2bikefarm, October 22, 2014 (view all comments by 2bikefarm)
This is like the Platonic ideal of The Big Lebowski. Pynchon's absurdist, skewed style is perfect for this vintage of 1970's burnt out hippie beach bum detective amble. The prose is dense at times but always worth savoring. Often I found my self laughing out loud only after the third reading of a line, which somehow suddenly made all the subtle humor absolutely radiant... and that's Pynchon all the way for you, the trip is the destination.
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Personally, I think he's been waiting his whole life just to write that book (y'know: "PLOP! Here ya go!").
It's simplicity is elusive & pleasurable & manages to not "shy away" from any of the darker elements of the '60s w/o being a bummer (hence the quote used on the paperback ed., calling it a "throwaway masterwork").
It certainly has some of that "marijuana humor" he & his Cornell pal were so "tickled by, in inverse proportion to the availability of that useful substance" (to quote from his "Introduction" in "Slow Learner").
The three consecutive paragraphs where the reader follows Doc in his "spacing" what had just recently happened ("No, we just ATE the food, Doc!" "No, it's o.k. to leave .. we DID pay!") just killed me! [Not verbatim quotes there, but ... so SUE me! I guess I must have SPACED them, too!]
ALSO: A great introduction to Pynchon for the neophyte, since "The Crying of Lot 49" does, admittedly, end rather abruptly!
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Ian Elrick, September 1, 2011 (view all comments by Ian Elrick)
Halfway through this one and loving it. This is a much more straight forward read than any of his other works, but very much a Pynchon book. Great for summer.
Gregorio Roth, August 26, 2011 (view all comments by Gregorio Roth)
Thomas Pynchon is a writer who compels the reader to work hard through his books to find a gem at the end of his rainbow. If you want something easy Mr. Pynchon probably is not your cup of tea. But if you are willing to be submerged in a new experience Pynchon is your guide.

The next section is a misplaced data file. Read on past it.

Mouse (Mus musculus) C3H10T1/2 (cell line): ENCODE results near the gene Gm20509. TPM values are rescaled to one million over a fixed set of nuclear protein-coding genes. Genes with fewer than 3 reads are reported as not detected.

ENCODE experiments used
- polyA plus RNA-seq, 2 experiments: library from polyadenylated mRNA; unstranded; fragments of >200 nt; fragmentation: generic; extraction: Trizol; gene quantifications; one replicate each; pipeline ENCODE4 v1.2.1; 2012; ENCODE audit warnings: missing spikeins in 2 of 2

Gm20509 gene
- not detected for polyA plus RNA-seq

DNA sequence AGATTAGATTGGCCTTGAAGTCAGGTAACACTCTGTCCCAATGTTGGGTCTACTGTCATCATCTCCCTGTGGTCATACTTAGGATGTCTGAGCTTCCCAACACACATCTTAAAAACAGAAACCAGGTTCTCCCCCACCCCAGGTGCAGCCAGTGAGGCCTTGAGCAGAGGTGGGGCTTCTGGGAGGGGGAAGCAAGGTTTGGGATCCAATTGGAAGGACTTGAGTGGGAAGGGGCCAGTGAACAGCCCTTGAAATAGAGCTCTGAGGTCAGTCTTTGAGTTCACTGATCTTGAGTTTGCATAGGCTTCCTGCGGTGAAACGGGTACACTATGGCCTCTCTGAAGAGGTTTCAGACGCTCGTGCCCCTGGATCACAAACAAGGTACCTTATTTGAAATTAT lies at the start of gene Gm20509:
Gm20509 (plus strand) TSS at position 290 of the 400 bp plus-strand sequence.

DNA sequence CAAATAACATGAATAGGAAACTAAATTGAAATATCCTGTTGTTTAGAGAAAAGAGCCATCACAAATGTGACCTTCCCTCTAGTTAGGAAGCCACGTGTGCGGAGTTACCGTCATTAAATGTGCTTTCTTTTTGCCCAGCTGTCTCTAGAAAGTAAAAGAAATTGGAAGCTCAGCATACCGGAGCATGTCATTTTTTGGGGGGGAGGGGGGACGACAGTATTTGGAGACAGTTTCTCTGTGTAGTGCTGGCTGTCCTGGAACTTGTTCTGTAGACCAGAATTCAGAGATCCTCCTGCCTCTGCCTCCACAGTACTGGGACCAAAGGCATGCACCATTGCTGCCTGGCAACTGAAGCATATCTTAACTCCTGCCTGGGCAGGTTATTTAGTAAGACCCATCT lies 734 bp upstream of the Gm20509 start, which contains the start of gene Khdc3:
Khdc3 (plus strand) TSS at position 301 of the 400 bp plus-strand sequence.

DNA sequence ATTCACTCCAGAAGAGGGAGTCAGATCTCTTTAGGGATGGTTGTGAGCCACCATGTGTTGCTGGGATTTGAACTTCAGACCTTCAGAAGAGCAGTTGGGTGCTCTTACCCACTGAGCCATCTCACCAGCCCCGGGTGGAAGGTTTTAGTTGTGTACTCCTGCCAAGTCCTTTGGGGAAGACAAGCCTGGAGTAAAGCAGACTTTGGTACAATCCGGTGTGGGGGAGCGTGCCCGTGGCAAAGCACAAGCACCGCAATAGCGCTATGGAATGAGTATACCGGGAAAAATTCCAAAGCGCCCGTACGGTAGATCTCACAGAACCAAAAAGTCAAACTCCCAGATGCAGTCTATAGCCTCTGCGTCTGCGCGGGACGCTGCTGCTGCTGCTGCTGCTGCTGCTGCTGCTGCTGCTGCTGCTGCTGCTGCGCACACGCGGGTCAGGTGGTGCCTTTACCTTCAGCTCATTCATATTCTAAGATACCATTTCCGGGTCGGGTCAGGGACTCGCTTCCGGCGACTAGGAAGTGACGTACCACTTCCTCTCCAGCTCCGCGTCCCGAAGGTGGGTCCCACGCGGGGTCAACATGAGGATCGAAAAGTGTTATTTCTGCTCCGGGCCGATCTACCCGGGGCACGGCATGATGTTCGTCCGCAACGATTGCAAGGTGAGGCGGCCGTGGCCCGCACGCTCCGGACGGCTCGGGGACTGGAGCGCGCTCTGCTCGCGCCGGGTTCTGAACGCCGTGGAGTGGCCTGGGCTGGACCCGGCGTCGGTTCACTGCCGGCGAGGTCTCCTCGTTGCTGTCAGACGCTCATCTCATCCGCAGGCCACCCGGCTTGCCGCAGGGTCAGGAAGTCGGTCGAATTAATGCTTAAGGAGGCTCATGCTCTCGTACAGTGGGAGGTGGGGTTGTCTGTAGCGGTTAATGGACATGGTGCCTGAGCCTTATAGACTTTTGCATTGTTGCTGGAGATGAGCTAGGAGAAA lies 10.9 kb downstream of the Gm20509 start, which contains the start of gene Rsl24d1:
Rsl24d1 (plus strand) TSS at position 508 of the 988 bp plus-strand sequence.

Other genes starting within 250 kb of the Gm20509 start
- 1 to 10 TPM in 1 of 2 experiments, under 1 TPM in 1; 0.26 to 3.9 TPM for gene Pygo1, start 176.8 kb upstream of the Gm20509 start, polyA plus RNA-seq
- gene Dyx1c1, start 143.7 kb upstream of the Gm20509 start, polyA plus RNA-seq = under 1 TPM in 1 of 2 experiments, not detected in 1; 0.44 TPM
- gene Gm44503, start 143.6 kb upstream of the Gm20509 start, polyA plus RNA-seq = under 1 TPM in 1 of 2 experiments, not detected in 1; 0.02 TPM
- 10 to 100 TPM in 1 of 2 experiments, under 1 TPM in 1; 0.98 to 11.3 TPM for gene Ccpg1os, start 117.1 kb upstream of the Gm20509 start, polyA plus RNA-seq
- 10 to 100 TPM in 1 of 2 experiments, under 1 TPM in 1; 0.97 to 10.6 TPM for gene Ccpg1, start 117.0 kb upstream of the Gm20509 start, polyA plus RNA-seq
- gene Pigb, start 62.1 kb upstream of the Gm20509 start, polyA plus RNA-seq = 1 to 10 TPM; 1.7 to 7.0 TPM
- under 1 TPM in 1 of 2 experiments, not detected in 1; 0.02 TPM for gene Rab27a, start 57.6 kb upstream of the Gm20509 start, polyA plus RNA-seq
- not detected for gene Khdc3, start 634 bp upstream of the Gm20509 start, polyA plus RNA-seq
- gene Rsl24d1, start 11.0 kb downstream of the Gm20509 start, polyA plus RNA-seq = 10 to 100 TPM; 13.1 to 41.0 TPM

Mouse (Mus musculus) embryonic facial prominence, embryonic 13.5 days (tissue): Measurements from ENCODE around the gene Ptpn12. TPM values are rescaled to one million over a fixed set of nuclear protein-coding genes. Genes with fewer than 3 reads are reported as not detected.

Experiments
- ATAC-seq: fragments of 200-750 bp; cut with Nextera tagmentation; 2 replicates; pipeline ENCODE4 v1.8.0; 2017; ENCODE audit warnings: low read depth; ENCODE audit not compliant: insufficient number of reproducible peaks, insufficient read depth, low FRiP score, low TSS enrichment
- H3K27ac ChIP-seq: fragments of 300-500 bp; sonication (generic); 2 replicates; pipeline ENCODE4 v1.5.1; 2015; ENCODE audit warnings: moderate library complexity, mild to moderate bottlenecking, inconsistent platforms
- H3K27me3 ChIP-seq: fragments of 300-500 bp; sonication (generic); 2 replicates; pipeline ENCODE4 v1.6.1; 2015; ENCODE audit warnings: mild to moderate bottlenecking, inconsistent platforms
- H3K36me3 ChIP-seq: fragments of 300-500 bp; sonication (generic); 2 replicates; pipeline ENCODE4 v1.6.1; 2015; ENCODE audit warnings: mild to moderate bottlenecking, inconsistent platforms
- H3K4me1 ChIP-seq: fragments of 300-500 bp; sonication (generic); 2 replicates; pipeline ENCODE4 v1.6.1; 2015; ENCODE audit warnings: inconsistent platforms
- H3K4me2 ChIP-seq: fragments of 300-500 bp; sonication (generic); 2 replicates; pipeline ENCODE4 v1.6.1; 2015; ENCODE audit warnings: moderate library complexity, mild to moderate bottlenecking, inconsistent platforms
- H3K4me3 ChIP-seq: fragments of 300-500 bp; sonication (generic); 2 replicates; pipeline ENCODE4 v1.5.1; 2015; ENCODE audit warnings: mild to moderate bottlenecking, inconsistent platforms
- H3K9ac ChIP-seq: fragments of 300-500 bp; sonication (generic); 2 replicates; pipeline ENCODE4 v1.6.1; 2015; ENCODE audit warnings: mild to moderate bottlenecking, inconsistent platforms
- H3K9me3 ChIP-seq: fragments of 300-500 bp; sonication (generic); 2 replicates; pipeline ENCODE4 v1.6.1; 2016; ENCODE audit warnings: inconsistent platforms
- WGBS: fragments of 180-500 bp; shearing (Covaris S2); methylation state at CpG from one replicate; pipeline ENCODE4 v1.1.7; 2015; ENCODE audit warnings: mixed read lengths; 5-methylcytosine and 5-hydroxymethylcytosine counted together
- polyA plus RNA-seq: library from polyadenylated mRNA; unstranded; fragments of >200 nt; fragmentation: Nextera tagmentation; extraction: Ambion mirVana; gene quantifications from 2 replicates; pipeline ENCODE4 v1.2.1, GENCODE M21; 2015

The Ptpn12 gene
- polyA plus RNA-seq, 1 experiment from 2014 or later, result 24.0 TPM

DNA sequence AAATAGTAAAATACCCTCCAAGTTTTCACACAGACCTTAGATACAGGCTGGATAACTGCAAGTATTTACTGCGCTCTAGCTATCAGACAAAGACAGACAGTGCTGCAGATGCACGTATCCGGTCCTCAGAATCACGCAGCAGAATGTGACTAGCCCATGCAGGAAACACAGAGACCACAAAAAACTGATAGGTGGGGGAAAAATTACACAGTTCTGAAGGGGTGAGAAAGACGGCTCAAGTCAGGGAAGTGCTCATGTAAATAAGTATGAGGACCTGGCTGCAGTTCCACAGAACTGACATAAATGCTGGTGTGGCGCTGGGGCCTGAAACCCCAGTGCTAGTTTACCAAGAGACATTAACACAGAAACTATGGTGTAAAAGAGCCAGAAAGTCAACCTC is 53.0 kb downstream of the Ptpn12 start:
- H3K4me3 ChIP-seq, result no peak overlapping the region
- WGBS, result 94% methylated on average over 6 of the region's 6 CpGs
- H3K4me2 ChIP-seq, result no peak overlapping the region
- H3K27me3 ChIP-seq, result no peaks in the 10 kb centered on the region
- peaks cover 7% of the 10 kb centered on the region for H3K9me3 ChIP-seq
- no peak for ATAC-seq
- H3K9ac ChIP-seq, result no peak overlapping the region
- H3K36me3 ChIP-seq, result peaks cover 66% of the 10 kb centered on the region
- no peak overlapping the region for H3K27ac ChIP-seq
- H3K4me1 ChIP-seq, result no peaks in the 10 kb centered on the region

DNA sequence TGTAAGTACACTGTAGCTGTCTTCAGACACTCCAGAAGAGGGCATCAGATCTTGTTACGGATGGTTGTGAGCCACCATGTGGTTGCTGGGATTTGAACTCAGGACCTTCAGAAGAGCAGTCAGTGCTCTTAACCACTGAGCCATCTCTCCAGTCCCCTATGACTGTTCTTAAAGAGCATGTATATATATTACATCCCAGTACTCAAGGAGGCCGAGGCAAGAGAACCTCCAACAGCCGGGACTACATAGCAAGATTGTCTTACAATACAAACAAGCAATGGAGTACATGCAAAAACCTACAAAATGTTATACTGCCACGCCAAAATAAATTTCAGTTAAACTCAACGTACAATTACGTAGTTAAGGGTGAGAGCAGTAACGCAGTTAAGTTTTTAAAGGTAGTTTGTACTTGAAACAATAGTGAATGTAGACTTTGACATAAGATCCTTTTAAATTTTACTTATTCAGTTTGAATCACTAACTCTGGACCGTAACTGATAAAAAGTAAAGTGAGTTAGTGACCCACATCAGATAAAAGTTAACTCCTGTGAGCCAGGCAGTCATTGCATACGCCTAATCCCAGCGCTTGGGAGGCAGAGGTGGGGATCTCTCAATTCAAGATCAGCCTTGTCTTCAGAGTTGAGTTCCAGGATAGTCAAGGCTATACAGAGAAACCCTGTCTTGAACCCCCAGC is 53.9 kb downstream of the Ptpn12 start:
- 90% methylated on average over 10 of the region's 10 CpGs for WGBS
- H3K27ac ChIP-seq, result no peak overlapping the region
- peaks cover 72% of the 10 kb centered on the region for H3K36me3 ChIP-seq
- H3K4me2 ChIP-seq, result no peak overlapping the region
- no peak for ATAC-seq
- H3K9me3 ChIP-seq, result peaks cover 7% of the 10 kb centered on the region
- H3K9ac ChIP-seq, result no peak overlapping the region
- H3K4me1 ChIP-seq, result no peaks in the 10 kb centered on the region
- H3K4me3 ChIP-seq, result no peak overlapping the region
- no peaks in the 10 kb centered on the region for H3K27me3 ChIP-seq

Here Pynchon, our rough guide, takes us to the Los Angeles neighborhood that surrounds LAX. The time is 1969, and the mood is hazy. Our government has us involved in a never ending war with a place called Vietnam. The economy is good not great. The beginning of the internet is here but it will not be released to the public till 1991. Charlie Manson has gotten every suburbanite scared of long haired freaks. There seems to be a quite buzz about that feels like it could blow up into a Technicolor Riot at any moment. This is where we find Doc, a private gum shoe, investigating the disappearance of his girlfriend.
Doc is more of a surfer than anything produced by Raymond Chandler. Pynchon does an incredible job of lifting up what subterranean currants made Los Angeles glow dim in the 1980’s. I really enjoyed this book and think that anyone who likes Elmore Leonard or Raymond Chandler would find this book a blast. It also could be the book for all of you interested in social history; with a need to find out what caused something that once was a dream into now a nightmare (stand for bankruptcy, and viral infections). All people who love Shelley Winters will love this book.
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Stephen Gerritson, January 26, 2011 (view all comments by Stephen Gerritson)
In his latest book, Pynchon returns to the wacky world of California in the late 60s that he first described in "The Crying of Lot 49." The plot is also similar: a vague mystery being investigated by an ex-surfer turned private eye who doesn't really know who is pulling the strings. Unlike his last book ("Seize the Day"), this one moves at a good pace and has a coherent story line. Its greatest strength is its humor, as Pynchon skewers the drug culture, southern California lifestyles, the police, and just about everyone and everything else. If you like Pynchon, you'll love this.
by O Magazine,
"[Pynchon] applies language to what we know and all we've missed — giving new shape to both....The book is exuberant, delightfully evocative of its era, and very funny."
"[M]aster writer Pynchon has created a bawdy, hilarious, and compassionate electric-acid-noir satire spiked with passages of startling beauty."
by New Yorker,
"[A] slightly spoofy take on hardboiled crime fiction, a story in which the characters smoke dope and watch Gilligan's Island instead of sitting around a night club knocking back J&Bs."
by Library Journal,
"With whip-smart, psychedelic-bright language, Pynchon manages to convey the Sixties — except the Sixties were never really like this. This is Pynchon's world, and it's brilliant."
"Inherent Vice feels fizzily spontaneous — like a series of jazz solos, scenes, and conversations built around little riffs of language."
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